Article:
The sound of silence: the contrast and paradoxes of the Stalin era in newspaper graphics
The 1930s Soviet press is full of inner paradoxes not only due to the rapidly changing criteria applied to the evaluation of events and personalities, but also due to the drastic change in the usual worldview. Though relying heavily on everyday details, the ideological tools are far away from reality and consider it from a superior position. The paradoxes of newspaper information are illustrated by means of visual images that are meant to support the text and solve propaganda tasks, attack political adversaries, mock at household hardships as well as unconscious citizens. Being ideologically tuned, approved by certain structures and double-checked, cartoons, drawings and posters did not repeat the text of the article but provided it with a new meaning and uncovered the implications of events.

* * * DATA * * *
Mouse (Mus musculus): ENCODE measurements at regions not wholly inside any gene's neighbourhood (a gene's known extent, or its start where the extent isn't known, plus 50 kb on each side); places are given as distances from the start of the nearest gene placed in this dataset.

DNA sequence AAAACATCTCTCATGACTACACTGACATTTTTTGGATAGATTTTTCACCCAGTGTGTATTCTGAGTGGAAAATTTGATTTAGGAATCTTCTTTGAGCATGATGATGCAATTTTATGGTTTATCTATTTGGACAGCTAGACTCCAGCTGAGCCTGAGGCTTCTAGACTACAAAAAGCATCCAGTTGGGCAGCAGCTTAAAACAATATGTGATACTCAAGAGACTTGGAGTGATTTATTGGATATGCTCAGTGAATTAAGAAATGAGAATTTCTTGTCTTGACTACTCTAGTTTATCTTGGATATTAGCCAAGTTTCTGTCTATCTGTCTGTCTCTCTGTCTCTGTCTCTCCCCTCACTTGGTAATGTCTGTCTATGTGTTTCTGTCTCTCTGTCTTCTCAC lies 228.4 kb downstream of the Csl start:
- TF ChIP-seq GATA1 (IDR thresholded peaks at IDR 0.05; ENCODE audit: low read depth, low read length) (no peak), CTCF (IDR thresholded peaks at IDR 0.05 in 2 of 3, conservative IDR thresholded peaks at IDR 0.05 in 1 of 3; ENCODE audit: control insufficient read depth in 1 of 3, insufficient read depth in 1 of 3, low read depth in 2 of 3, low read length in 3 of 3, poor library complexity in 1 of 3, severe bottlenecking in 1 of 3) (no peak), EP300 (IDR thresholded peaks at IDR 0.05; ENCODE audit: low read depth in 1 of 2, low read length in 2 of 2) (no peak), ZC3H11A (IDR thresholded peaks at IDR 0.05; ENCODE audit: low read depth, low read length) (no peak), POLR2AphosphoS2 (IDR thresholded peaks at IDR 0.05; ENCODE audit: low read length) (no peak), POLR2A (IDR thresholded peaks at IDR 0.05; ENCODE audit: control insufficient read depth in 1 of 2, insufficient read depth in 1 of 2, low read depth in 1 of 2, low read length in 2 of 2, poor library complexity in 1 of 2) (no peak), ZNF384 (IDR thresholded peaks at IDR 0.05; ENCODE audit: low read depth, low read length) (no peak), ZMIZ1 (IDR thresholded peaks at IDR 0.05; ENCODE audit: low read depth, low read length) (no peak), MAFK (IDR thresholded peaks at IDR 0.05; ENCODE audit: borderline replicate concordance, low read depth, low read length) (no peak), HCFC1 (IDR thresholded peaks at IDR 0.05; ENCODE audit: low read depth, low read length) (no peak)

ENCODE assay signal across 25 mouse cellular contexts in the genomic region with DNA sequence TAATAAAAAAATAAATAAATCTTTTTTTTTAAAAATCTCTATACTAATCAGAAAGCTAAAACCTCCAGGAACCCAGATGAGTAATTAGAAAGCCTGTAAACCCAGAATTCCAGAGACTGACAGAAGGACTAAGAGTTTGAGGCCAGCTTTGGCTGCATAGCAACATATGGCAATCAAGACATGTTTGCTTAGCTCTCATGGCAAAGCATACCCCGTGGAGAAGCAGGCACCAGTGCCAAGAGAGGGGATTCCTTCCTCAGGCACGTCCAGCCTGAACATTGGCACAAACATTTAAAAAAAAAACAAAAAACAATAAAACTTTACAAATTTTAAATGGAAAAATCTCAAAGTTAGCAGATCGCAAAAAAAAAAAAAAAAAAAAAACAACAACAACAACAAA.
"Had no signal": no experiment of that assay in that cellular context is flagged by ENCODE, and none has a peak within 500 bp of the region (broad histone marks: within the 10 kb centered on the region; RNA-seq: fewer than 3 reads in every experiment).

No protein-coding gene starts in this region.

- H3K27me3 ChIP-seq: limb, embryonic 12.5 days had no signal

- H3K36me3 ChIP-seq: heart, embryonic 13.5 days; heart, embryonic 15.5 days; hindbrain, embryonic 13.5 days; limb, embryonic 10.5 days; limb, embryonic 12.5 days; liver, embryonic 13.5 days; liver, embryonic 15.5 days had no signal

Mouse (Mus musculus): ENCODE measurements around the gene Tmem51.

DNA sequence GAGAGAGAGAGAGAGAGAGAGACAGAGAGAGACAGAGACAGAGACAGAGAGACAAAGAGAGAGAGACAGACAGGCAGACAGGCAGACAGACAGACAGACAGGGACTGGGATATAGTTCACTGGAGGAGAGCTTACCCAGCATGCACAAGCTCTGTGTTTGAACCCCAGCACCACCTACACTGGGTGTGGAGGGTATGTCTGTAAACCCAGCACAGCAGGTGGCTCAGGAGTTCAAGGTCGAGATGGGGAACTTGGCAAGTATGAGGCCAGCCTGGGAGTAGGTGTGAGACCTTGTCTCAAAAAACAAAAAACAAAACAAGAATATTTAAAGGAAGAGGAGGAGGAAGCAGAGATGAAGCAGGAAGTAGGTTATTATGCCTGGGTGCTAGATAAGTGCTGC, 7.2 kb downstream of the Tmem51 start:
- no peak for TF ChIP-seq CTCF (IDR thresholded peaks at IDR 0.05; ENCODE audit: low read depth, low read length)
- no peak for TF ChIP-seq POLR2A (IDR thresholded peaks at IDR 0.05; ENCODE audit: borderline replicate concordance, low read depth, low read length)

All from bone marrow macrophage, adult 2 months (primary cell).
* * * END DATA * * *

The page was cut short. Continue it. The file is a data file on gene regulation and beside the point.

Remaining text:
The Za Tyazheloye Mashinostroyeniye (“For Heavy Engineering Industry”) newspaper that for many years was the main media organization of the Ural Heavy Engineering Plant (Uralmash Plant) was following the uniform informational policy. The Editorial Board’s independence is most evident in the production coverage and the most academically attractive material is connected with the life of Uralmash and the depiction of local events and people. The cartoon here is an essential tool for castigating vice; for this reason, the antagonists produce a stronger impression than the stale and inarticulate depiction of pacesetters and heroes. The system of graphics in the newspaper, i. e. the poster with its relative language and its longing for extreme situations, the drawing aiming at nature and everyday realia, the cartoon with its pronounced punitive function, does not only turn out to be uncoordinated but internally inconsequential. The emphasized simplicity of drawings, noticeable carelessness and clumsiness seem intentional and one may even speak about a certain Soviet newspaper style characterized by a syncretism of images and the printed word. However defective, the visual language turned out to be more truthful than newspaper language, unwillingly disclosing the mechanisms of manipulation proper. The casualness, glibness, dynamicity and expressiveness as well as aggressiveness of drawings correspond to the intensive life of the Soviet state, the swift and heroic changes and bravura of the epoch; on the other hand, once can recognize in them the deadly petrifaction of plaster giants and the appalling recurring hypnotic sleep. These all make an impression of oppressive silence. Unwillingly, in their words newspaper artists reflected the contradictory character of the epoch that claimed victory over time and found itself coming to a moral dead-end of social stagnation.
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